The President’s Council of Advisors on Science and Technology (PCAST) will meet Friday to discuss its work on antibiotic resistance and nanotechnology and to hear from speakers about oceans policy.
A group of public health, consumer, and environmental protection organizations have sent a letter to PCAST expressing concern that the U.S. Food and Drug Administration’s Guidance for Industry #213 and a proposed Veterinary Feed Directive (VFD) rule do not go far enough in addressing antibiotic overuse on farms.
By March, FDA had heard from 25 of the 26 drug manufacturers affected by Guidance #213 that they would comply. In a six-month progress report issued last week, the agency announced that the final sponsor has also confirmed its engagement.
The letter to PCAST reiterates the criticism that the focus on removing growth promotion from labels will still allow for overuse under the guise of “disease prevention.”
And a recent letter to FDA from Keep Antibiotics Working noted that companies might still continue extra-label marketing for growth promotion and other benefits.
“Another key policy flaw is the proposed removal from the existing VFD regulations of a federal valid veterinary-client-patient relationship (VCPR) standard,” reads the PCAST letter. “FDA has stated that one of the goals of the revision is to end over-the-counter use in feed, but there is no clear substitute in federal or state law that ensures on-farm veterinary engagement regarding antibiotic use in animal feed.”
The list of more than 20 signatories includes the American Academy of Pediatrics, the Center for Foodborne Illness Research and Prevention, the Center for Science in the Public Interest, the Consumers Union, the Environmental Working Group, Food and Water Watch, the Johns Hopkins Center for a Livable Future, Keep Antibiotics Working, the Natural Resources Defense Council and the Pew Charitable Trusts.
The groups are calling for PCAST to recommend restoring the CVPR standard and “additional policy measures that would rein in all indiscriminate, untargeted, and unnecessary antibiotic use in meat and poultry production.”
Laura Rogers, director of Pew’s campaign on human health and industrial farming, told Food Safety News that the groups were worried that PCAST seemed uncertain as to how to proceed after its initial meeting regarding antibiotics in April.
The committee was trying to ascertain just how much agriculture usage contributes to the antibiotic resistance problem in humans, but this is a very difficult question to answer because of lack of pertinent data.
Pew and many others await PCAST’s report on antimicrobial resistance. It won’t be issued before Friday, but it could come soon after.
“Our worry is that because it’s the animal side and they were asking questions like, ‘What’s the biggest contributor?,’ that they’re going to cordon off this issue and set it aside and just focus on human medicine and the need for spurring innovation of new drugs,” Rogers said.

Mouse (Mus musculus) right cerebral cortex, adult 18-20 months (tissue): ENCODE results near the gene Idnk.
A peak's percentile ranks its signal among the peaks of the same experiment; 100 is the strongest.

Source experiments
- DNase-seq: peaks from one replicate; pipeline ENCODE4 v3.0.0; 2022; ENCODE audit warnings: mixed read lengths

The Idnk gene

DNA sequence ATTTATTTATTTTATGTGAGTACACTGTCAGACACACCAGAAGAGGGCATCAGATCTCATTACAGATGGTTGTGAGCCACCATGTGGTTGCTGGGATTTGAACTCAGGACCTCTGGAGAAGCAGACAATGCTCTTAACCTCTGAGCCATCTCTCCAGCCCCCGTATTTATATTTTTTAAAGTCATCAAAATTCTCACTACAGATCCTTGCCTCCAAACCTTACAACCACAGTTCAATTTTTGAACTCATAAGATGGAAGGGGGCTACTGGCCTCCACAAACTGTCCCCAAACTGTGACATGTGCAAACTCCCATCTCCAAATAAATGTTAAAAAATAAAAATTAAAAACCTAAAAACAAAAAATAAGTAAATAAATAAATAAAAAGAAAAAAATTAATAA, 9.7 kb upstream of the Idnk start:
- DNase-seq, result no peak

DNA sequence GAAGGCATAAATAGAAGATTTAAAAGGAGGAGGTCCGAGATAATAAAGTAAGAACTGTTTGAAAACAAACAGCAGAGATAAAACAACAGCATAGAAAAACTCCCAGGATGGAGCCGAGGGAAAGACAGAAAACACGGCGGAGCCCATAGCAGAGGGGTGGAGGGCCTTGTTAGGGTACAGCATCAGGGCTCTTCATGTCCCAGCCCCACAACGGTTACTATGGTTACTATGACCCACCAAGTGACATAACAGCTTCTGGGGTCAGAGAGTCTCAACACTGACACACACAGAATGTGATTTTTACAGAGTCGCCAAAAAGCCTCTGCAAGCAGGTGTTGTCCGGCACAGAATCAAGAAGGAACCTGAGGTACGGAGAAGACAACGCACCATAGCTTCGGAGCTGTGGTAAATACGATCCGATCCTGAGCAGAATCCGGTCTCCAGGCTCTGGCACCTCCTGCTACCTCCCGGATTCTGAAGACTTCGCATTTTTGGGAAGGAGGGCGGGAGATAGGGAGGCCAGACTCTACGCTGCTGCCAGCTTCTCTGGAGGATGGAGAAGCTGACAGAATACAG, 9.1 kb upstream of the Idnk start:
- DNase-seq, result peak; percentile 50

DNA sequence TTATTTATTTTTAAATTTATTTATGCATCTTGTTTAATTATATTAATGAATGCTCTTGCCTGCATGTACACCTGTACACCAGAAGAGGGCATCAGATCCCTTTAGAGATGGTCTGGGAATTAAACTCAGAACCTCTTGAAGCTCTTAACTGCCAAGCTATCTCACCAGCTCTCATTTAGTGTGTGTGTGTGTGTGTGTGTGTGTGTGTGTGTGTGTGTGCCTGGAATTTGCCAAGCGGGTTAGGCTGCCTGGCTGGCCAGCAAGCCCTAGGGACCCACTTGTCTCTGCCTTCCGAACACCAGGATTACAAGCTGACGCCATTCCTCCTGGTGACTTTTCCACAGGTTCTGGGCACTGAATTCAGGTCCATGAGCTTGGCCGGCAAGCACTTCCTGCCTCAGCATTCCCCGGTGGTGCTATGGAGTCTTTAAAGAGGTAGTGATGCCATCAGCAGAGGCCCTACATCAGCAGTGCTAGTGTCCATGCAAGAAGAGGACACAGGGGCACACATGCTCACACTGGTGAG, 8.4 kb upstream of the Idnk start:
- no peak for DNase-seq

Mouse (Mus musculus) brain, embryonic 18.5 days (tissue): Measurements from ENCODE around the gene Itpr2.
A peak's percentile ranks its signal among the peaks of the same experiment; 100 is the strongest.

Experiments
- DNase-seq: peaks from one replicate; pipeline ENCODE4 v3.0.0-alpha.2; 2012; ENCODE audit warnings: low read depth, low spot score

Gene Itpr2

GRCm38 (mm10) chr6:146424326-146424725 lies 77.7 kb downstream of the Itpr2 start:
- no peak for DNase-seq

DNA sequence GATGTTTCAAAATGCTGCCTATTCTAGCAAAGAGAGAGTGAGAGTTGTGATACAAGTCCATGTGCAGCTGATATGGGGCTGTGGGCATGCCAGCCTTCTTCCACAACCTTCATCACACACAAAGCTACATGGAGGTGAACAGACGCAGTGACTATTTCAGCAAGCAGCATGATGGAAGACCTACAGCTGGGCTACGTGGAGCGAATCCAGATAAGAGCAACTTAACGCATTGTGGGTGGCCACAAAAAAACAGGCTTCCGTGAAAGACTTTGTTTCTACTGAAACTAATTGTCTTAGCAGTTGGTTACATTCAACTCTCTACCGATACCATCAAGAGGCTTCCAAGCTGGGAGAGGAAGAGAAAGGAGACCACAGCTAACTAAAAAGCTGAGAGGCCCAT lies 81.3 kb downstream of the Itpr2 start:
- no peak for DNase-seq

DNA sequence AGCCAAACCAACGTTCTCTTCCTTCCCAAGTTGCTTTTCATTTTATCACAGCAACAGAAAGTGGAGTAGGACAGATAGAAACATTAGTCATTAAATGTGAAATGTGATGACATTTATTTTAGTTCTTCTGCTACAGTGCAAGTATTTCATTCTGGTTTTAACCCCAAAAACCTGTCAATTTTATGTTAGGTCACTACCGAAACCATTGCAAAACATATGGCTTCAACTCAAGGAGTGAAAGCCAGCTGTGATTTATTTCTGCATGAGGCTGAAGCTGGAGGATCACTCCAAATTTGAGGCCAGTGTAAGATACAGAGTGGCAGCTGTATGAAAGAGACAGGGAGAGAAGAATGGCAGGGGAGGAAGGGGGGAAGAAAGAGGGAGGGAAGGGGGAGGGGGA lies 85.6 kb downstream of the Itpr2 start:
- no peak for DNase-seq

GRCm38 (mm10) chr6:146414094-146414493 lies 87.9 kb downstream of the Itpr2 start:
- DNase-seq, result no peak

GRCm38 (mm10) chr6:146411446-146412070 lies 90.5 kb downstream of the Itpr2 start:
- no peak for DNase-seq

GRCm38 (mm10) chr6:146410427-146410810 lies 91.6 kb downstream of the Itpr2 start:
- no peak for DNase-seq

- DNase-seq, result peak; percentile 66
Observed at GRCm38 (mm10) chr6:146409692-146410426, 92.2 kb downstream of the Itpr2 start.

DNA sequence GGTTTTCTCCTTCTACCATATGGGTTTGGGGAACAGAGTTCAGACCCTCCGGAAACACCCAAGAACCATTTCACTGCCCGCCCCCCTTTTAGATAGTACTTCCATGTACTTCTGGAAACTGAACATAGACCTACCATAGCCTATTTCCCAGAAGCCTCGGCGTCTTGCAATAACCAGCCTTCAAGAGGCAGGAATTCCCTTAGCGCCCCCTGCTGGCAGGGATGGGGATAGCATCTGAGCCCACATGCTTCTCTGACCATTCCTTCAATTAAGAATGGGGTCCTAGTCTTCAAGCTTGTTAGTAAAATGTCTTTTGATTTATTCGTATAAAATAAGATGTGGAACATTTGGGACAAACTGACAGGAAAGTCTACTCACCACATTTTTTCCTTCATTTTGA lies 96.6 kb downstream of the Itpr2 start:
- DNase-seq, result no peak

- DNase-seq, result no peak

She added that Salmonella antibiotic resistance data released by the National Antimicrobial Resistance Monitoring System (NARMS) last week illustrates the need for more granular-level data to figure out how to stop creating superbugs.
In early May, the World Health Organization (WHO) released a global report finding that surveillance of antibiotic resistance is generally “neither coordinated nor harmonized, compromising the ability to assess and monitor the situation.”
“I can’t imagine a [PCAST] report that would come out that wouldn’t address the need for better surveillance both in human medicine — how we’re using them and why — and on the animal side,” Rogers said. “We have enough data to act, but we need more information to know the strategic ways we can go in and cut out broad overuses of the drugs.”
The U.S. is “woefully behind much of the rest of the world,” especially Europe, in terms of confronting antibiotics overuse, Rogers added.
France recently published an assessment of the risks of emerging antimicrobial resistance related to patterns of antibiotic use in animal health, following the government’s decision to reduce the use of antibiotics in veterinary medicine over the 2012-2017 period (the Ecoantibio 2017 plan).
Sweden has challenged the European Union to match its own livestock welfare standards, which include medicating animals only when they are ill.
On June 25, the Netherlands hosted an international conference on antibiotic resistance as a follow-up to the WHO report. During her address, the Dutch Minister of Health, Welfare and Sport, Edith Schippers, said that, “When it comes to agriculture — it is my firm belief that we should ban the use of our last-resort antibiotics in animal husbandry all together.”
And, on July 1, U.K. Prime Minister David Cameron announced the creation of a new review panel that will investigate antibiotic overuse generally and why new drugs are not being developed.
“To my knowledge, no one with an equivalent position in the US government has ever spoken so directly or substantially about antibiotic resistance — and particularly not about the politically contentious (though scientifically settled) problem of drug use in agriculture,” wrote Maryn McKenna in her Wired blog post about Schippers and Cameron. “Imagine Obama speaking out about antibiotic resistance. What a powerful statement of priorities that would be.”
Although the PCAST report on its own will not be able to compel FDA action, Rogers said she hopes it will prompt the Obama administration to follow with an action plan on how to address the issue.
“FDA has taken this step [with Guidance #213], but the agency is just moving at a pace that is not equal to the public health crisis that we’re facing when it comes to antibiotic resistance,” she said. “Hopefully, the report will add some fire to getting the agency to move more quickly.”